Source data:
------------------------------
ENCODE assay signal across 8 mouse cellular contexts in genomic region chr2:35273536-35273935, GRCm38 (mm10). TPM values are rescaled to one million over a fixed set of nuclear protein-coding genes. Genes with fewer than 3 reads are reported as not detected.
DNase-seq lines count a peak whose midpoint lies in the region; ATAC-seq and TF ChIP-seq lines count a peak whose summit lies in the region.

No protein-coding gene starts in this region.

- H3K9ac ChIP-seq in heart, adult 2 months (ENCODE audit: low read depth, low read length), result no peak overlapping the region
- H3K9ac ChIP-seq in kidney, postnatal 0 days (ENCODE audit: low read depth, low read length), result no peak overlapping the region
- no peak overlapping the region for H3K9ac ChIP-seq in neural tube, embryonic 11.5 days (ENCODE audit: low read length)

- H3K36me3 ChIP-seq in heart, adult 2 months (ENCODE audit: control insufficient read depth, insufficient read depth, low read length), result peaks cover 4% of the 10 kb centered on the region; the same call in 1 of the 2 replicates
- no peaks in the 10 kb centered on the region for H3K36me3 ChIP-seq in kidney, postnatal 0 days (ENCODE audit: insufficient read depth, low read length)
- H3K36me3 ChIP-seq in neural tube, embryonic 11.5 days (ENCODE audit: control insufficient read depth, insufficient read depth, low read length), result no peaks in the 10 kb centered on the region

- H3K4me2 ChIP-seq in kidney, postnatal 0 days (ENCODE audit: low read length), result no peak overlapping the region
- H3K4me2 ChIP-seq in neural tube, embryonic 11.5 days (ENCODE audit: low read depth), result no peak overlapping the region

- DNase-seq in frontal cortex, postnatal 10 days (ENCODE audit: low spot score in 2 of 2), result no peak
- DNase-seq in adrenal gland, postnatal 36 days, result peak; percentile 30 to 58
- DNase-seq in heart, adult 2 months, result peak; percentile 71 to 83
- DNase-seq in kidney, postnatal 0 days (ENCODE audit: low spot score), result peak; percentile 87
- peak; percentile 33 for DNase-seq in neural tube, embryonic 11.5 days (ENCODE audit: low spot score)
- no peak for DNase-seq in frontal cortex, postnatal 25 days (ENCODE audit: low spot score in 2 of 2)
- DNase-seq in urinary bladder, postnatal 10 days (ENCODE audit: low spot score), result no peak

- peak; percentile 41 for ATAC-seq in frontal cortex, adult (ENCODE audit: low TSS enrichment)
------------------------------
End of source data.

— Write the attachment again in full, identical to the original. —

ENCODE assay signal across 8 mouse cellular contexts in genomic region chr2:35273536-35273935, GRCm38 (mm10). TPM values are rescaled to one million over a fixed set of nuclear protein-coding genes. Genes with fewer than 3 reads are reported as not detected.
DNase-seq lines count a peak whose midpoint lies in the region; ATAC-seq and TF ChIP-seq lines count a peak whose summit lies in the region.

No protein-coding gene starts in this region.

- H3K9ac ChIP-seq in heart, adult 2 months (ENCODE audit: low read depth, low read length), result no peak overlapping the region
- H3K9ac ChIP-seq in kidney, postnatal 0 days (ENCODE audit: low read depth, low read length), result no peak overlapping the region
- no peak overlapping the region for H3K9ac ChIP-seq in neural tube, embryonic 11.5 days (ENCODE audit: low read length)

- H3K36me3 ChIP-seq in heart, adult 2 months (ENCODE audit: control insufficient read depth, insufficient read depth, low read length), result peaks cover 4% of the 10 kb centered on the region; the same call in 1 of the 2 replicates
- no peaks in the 10 kb centered on the region for H3K36me3 ChIP-seq in kidney, postnatal 0 days (ENCODE audit: insufficient read depth, low read length)
- H3K36me3 ChIP-seq in neural tube, embryonic 11.5 days (ENCODE audit: control insufficient read depth, insufficient read depth, low read length), result no peaks in the 10 kb centered on the region

- H3K4me2 ChIP-seq in kidney, postnatal 0 days (ENCODE audit: low read length), result no peak overlapping the region
- H3K4me2 ChIP-seq in neural tube, embryonic 11.5 days (ENCODE audit: low read depth), result no peak overlapping the region

- DNase-seq in frontal cortex, postnatal 10 days (ENCODE audit: low spot score in 2 of 2), result no peak
- DNase-seq in adrenal gland, postnatal 36 days, result peak; percentile 30 to 58
- DNase-seq in heart, adult 2 months, result peak; percentile 71 to 83
- DNase-seq in kidney, postnatal 0 days (ENCODE audit: low spot score), result peak; percentile 87
- peak; percentile 33 for DNase-seq in neural tube, embryonic 11.5 days (ENCODE audit: low spot score)
- no peak for DNase-seq in frontal cortex, postnatal 25 days (ENCODE audit: low spot score in 2 of 2)
- DNase-seq in urinary bladder, postnatal 10 days (ENCODE audit: low spot score), result no peak

- peak; percentile 41 for ATAC-seq in frontal cortex, adult (ENCODE audit: low TSS enrichment)